Harvard and Von Neumann Architecture with diagram explanation
Harvard architecture is developed to overcome the bottleneck of Von-Neumann Architecture. In Harvard architecture, it contains separate buses and storages for instructions and data.
The major advantages of having separate busses for data and instructions is that the central procession unit can access instructions and write and read data at the same time.
It stores machine instructions and data separately that are connected to totally different busses so that both tasks can be executed simultaneously and execution speed will be increased.
Let’s talk about the structure of Harvard architecture.
1. Buses: It is used as a signal pathway for instructions and data. in this architecture, there are separate buses for both data and instruction. There are different types of buses they are as follows: Data Bus, Data Address Bus, Instruction bus, Instruction Address bus.
2. Operational Registers: In Harvard architecture different types of registers used which are used for storing addresses of different types of instructions. some registers are memory data register, memory address registers.
3. Program Counter: program counter has the location of the next instruction to be executed. And program counter passes the next address to the memory address register.
4. ALU: Arithmetic Logic Unit is responsible for all the calculations required such as Multiplication, Addition, Subtraction, comparison, Logical operators and other arithmetic operators.
5. Control Unit (CU): CU is also a part of the central processing unit (CPU). CU operates all the processor control signals, Input/output devices, movement of data and instructions within the systems.
6. Input/Output Stream: I/P devices are used to read data into the main memory with the help of central processing unit (CUP) input instructions. It gives the information from the system as output are displayed through output devices. In simple word, computer systems give the result of processing (computation) with the help of O/P devices.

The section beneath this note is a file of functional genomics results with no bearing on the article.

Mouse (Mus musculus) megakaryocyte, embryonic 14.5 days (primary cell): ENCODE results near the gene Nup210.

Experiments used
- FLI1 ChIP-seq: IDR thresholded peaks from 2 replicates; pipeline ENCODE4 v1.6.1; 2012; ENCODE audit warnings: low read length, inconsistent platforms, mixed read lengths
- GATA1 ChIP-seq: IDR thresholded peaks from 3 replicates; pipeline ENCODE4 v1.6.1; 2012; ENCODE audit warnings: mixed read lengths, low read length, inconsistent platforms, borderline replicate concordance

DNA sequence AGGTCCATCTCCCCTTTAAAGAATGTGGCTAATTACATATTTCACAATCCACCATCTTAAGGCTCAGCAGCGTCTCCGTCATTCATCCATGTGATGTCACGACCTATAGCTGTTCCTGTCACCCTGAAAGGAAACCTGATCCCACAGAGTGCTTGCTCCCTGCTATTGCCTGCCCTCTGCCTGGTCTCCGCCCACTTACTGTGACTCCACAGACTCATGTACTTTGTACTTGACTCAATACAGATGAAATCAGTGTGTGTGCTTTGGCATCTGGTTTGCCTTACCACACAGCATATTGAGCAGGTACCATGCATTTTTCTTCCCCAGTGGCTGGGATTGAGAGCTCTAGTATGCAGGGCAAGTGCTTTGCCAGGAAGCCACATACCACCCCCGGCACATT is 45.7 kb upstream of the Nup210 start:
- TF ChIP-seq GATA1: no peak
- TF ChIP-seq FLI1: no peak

Von Neumann Architecture
This architecture is published by Jhon von Neumann in 1945. This architecture contains major components like control unit (CU), memory Unit, ALU, inputs/outputs, and registers. This concept is based on the stored-program computer concept. Where program data an instruction data are stored in the same memory. Von Neumann design still used in most computers produces to date.
1. CPU: CPU is an electronic circuit unit which is responsible for the execution of the instruction of a computer program. The central processing unit is the primary component of a computer system that processes instructions. It runs the OS and applications, constantly receiving input from the user or active software programs.
2. Registers: It is a kind of memory wont to quickly accept, store, and transfer data and directions that are getting used immediately by the central processing unit.
|Memory Address Register
|Holds the memory location of data that needs to be accessed
|Memory Data Register
|Holds data that is being transferred to or from memory
|Where intermediate arithmetic and logic results are stored
|Contains the address of the next instruction to be executed
|Current Instruction Register
|Contains the current instruction during processing
3. ALU: Arithmetic Logic Unit is responsible for all the calculations required such as Multiplication, Addition, Subtraction, comparison, Logical operators and other arithmetic operators.
4. Control Unit (CU): CU is also a part of the central processing unit (CPU). CU operates all the processor control signals, Input/output devices, movement of data and instructions within the systems.
5. Buses: It is used as a signal pathway for instructions and data. in this architecture, It is used to connect all the components of the computer’s CUP and Memory unit.
6. Memory Unit: The memory unit consists of Random-access memory (RAM), sometimes mentioned as primary or main memory. Unlike a tough drive (secondary memory), this memory is fast and also directly accessible by the CPU. RAM is split into partitions. Each partition of it consists of an address and its contents. The address will uniquely identify every location within the memory. Loading data from permanent memory (hard drive), into the faster and directly accessible temporary memory (RAM), allows the CPU to work much quicker.